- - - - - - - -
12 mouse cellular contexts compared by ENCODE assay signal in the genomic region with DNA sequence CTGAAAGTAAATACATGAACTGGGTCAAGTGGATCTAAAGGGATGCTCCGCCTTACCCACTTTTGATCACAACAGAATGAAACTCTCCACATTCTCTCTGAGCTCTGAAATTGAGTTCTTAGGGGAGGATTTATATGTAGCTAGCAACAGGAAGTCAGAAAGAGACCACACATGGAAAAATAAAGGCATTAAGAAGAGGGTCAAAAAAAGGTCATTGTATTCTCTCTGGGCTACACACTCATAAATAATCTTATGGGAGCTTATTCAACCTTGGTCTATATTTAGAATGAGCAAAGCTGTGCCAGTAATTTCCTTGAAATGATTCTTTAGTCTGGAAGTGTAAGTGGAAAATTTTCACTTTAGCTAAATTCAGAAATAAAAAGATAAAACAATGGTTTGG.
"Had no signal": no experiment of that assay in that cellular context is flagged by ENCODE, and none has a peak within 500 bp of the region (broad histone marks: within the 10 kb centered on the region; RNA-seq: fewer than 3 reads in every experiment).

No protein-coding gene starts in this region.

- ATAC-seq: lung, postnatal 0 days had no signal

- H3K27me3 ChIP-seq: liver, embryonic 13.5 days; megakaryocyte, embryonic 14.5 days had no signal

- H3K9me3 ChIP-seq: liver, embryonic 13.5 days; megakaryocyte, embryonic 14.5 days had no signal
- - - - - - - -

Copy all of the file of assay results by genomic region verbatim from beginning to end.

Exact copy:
12 mouse cellular contexts compared by ENCODE assay signal in the genomic region with DNA sequence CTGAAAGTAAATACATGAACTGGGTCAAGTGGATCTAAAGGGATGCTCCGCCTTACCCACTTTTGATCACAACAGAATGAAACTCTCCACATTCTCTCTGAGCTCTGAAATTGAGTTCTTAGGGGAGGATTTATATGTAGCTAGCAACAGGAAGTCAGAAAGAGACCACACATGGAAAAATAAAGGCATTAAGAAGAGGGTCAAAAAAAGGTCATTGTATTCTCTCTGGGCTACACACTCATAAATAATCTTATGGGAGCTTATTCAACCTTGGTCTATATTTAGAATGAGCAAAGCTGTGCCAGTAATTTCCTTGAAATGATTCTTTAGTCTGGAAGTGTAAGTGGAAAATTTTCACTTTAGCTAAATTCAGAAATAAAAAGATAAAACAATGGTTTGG.
"Had no signal": no experiment of that assay in that cellular context is flagged by ENCODE, and none has a peak within 500 bp of the region (broad histone marks: within the 10 kb centered on the region; RNA-seq: fewer than 3 reads in every experiment).

No protein-coding gene starts in this region.

- ATAC-seq: lung, postnatal 0 days had no signal

- H3K27me3 ChIP-seq: liver, embryonic 13.5 days; megakaryocyte, embryonic 14.5 days had no signal

- H3K9me3 ChIP-seq: liver, embryonic 13.5 days; megakaryocyte, embryonic 14.5 days had no signal